By a News Reporter-Staff News Editor at Angiogenesis Weekly -- Data detailed on Biomedicine and Biomedical Engineering have been presented. According to news reporting out of Kyoto, Japan, by NewsRx editors, research stated, "Nicotine, one of the major pharmacologically active agents of cigarette smoke, has various effects on cell proliferation, and it has recently been reported to have angiogenic effects. In our previous study, we showed that the topical administration of nicotine at a low concentration accelerated wound healing."
Our news journalists obtained a quote from the research from Kyoto University, "This study aimed to evaluate the efficacy of nicotine and synergistic effects of combination treatment with nicotine and basic fibroblast growth factor (bFGF) in a murine excisional wound model treated with artificial dermis. Full-thickness defects (8 mm in diameter) were created on the backs of mice, and artificial dermis was sutured to the defects. Phosphate-buffered saline (10 ?L), nicotine (10(-3), 10(-4), or 10(-5) M), bFGF (0.5 ?g), and both bFGF and 10(-4) M nicotine were topically administered to the artificial dermal tissue for 7 d. The mice were killed on day 14, and the wound area, neoepithelium length, and area of newly formed capillaries in the artificial dermis were evaluated. The wound areas treated with 10(-4) M nicotine, bFGF, or bFGF plus 10(-4) M nicotine were significantly smaller than those in the control group. In these three groups, the neoepithelium in the bFGF plus 10(-4) M nicotine group was significantly longer than that in the other groups. There was no significant difference between the neoepithelium lengths of the control and 10(-5) M nicotine groups. The 10(-3) M nicotine group displayed the least re-epithelization among the groups."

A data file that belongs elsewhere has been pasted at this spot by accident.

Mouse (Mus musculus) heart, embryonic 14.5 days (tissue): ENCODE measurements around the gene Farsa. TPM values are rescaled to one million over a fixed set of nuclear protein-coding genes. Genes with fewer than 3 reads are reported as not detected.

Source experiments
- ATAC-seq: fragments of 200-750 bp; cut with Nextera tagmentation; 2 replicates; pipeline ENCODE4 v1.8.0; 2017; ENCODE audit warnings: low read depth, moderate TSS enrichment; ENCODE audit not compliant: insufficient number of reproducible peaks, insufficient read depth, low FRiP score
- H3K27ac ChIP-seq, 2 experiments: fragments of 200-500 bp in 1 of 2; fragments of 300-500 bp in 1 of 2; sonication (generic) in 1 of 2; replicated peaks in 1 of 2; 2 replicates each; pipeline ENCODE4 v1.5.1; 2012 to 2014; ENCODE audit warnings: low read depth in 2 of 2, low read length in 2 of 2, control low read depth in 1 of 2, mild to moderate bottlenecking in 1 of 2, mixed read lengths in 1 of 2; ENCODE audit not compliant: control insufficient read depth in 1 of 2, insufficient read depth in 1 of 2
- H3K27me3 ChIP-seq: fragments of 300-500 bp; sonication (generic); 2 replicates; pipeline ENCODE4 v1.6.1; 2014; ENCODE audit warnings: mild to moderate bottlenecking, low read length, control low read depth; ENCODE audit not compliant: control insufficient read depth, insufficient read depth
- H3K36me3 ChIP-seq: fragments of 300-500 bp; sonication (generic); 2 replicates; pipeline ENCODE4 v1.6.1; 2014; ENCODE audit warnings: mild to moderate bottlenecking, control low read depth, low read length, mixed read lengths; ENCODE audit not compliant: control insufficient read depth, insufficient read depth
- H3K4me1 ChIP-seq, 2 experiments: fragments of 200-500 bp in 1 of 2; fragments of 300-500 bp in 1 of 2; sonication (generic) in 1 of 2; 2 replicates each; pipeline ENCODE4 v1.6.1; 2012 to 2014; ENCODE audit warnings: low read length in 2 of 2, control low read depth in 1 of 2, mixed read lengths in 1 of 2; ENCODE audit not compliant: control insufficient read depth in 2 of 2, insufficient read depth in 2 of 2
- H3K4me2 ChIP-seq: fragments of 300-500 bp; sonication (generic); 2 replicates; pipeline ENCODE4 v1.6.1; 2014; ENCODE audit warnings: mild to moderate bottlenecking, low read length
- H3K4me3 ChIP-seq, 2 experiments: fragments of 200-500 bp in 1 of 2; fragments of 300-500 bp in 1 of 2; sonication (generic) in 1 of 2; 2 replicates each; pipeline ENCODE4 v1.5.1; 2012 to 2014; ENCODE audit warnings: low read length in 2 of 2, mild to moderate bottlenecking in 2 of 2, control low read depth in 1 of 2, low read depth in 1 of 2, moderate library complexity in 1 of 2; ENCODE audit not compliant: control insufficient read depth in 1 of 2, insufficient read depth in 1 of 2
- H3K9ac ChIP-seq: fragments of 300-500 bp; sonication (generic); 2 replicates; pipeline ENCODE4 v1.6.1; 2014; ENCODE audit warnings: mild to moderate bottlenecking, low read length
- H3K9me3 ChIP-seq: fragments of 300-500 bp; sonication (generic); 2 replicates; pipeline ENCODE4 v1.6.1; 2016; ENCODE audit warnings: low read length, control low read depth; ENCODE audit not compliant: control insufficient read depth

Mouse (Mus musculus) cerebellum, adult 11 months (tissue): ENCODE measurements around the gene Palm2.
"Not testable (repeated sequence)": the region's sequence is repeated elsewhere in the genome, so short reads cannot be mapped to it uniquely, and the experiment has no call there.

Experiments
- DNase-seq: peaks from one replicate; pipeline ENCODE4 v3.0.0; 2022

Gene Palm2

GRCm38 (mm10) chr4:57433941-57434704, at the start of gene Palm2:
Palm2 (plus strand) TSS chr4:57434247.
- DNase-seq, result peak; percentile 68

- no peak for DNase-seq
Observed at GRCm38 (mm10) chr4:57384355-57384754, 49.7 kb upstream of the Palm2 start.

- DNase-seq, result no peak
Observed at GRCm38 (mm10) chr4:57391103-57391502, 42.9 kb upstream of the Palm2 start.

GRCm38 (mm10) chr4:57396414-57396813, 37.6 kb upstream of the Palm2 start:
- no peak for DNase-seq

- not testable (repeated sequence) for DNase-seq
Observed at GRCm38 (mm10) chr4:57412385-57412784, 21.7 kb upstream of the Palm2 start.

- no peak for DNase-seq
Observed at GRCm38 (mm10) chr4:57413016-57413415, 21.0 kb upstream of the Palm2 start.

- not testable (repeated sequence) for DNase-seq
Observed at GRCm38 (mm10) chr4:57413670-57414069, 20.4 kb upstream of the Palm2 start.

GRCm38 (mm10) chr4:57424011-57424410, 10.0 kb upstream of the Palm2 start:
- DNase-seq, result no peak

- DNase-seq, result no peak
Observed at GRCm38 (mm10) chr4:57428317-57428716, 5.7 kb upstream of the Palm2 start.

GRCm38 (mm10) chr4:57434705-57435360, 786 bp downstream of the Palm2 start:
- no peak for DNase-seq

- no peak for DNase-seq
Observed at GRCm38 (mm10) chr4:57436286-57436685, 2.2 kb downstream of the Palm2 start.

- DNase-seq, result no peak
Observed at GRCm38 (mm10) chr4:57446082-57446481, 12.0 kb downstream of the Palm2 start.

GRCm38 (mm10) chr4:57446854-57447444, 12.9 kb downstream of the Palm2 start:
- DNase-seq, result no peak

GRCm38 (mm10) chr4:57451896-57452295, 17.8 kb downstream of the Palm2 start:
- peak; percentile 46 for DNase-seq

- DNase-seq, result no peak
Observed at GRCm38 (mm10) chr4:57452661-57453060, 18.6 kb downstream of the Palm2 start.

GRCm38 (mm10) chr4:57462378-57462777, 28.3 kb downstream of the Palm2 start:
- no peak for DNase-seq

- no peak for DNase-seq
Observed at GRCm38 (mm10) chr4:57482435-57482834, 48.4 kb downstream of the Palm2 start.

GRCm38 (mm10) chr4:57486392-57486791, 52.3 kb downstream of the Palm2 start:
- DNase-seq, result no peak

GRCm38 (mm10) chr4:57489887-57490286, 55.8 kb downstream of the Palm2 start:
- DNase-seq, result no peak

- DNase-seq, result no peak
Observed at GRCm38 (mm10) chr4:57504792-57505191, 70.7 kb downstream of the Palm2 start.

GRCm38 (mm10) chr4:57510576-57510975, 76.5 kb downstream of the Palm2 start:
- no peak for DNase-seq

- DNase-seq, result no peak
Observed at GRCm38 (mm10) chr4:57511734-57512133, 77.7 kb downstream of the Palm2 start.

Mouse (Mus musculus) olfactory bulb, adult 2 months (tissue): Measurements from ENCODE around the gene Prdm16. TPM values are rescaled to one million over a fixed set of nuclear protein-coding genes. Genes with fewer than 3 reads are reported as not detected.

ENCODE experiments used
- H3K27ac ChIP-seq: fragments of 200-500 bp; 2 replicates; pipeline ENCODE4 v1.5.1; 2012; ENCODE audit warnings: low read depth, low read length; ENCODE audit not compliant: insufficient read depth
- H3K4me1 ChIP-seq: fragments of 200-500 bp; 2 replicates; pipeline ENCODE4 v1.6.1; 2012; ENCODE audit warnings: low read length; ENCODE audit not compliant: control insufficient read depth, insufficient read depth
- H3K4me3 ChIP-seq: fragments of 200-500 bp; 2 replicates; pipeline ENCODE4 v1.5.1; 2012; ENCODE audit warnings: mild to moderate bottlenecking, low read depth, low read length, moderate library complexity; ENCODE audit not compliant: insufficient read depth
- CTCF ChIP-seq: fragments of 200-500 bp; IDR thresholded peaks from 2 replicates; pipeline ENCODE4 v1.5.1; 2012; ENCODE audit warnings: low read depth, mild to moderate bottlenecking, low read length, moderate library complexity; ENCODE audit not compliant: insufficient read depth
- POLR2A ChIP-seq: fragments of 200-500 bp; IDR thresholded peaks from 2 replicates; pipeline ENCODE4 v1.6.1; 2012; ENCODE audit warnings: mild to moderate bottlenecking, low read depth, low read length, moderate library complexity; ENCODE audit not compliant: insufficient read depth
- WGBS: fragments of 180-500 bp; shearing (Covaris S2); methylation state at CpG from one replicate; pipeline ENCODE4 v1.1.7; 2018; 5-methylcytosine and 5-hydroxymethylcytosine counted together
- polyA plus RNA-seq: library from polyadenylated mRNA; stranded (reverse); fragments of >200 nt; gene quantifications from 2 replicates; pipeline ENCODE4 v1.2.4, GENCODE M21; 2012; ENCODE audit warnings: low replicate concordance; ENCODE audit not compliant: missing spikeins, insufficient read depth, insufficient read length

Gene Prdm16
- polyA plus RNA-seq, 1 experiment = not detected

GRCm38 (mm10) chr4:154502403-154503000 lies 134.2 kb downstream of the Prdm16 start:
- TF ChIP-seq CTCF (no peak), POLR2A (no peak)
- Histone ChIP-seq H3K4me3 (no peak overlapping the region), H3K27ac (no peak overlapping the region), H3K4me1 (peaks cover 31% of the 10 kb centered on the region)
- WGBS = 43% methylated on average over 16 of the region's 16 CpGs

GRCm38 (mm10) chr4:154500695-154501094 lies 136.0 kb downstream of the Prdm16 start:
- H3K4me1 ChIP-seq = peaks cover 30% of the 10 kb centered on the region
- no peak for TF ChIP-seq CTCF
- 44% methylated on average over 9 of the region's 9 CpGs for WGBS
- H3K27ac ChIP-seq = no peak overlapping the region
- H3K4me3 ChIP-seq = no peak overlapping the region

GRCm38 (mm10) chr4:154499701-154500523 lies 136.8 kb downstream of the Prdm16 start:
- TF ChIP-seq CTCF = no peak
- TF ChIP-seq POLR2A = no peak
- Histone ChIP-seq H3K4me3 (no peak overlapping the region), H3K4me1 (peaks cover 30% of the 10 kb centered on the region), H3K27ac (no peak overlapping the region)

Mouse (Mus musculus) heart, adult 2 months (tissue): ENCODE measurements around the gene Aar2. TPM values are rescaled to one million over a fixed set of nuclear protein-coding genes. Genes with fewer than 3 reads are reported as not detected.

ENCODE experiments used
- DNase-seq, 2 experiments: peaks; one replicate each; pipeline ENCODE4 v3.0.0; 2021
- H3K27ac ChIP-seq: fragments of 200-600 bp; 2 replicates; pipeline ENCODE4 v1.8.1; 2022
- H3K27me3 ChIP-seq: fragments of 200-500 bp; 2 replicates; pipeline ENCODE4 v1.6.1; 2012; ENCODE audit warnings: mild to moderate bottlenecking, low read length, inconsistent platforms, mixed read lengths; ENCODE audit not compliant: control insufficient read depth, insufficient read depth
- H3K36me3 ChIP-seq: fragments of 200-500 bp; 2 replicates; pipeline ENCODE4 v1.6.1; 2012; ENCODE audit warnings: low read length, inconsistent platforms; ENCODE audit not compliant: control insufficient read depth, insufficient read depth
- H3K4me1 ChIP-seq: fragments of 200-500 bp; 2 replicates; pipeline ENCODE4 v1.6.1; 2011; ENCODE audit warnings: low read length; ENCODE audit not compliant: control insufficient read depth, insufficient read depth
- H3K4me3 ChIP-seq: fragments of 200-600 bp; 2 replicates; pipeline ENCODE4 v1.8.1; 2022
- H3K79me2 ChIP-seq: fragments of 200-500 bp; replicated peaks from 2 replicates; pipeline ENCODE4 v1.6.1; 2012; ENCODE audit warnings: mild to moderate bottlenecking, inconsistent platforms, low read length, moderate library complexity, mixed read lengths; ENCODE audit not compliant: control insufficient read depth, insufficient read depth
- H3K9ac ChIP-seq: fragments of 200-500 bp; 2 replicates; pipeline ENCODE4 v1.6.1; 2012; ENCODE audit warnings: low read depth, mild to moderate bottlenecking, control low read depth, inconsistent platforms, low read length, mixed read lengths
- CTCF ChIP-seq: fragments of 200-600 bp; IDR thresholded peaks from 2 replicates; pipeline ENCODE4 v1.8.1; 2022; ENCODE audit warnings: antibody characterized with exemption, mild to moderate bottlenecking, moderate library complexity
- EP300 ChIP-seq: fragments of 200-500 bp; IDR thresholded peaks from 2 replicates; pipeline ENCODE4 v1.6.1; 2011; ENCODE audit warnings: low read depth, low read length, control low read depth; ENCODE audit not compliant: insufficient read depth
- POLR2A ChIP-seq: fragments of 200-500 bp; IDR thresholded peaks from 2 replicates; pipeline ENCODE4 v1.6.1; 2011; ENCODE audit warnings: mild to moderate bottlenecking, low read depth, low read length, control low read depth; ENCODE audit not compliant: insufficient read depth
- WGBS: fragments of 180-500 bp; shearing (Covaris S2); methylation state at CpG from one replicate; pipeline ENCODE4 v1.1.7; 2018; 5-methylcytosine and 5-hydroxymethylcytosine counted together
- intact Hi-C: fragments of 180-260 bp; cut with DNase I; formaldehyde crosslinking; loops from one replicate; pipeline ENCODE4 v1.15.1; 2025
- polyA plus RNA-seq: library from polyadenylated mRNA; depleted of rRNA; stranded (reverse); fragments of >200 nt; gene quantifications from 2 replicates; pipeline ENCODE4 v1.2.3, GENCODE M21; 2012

According to the news editors, the research concluded: "In this study, 10(-4) M nicotine induced angiogenesis in, and accelerated the healing of, wounds treated with artificial dermis. bFGF and nicotine had synergistic effects, and the combined use of nicotine and bFGF is an effective wound healing method."
For more information on this research see: Treating a collagen scaffold with a low concentration of nicotine promoted angiogenesis and wound healing. Journal of Surgical Research, 2013;182(2):353-61. (Elsevier - www.elsevier.com; Journal of Surgical Research - www.elsevier.com/wps/product/cws_home/622901)
Our news journalists report that additional information may be obtained by contacting P.H. Liem, Dept. of Plastic and Reconstructive Surgery, Graduate School of Medicine, Kyoto University, Kyoto, Japan. Additional authors for this research include N. Morimoto, R. Ito, K. Kawai and S. Suzuki (see also Biomedicine and Biomedical Engineering).
Keywords for this news article include: Asia, Tissue Engineering, Biomedicine and Biomedical Engineering, Kyoto, Japan, Collagen, Angiogenesis, Bioengineering, Extracellular Matrix Proteins.
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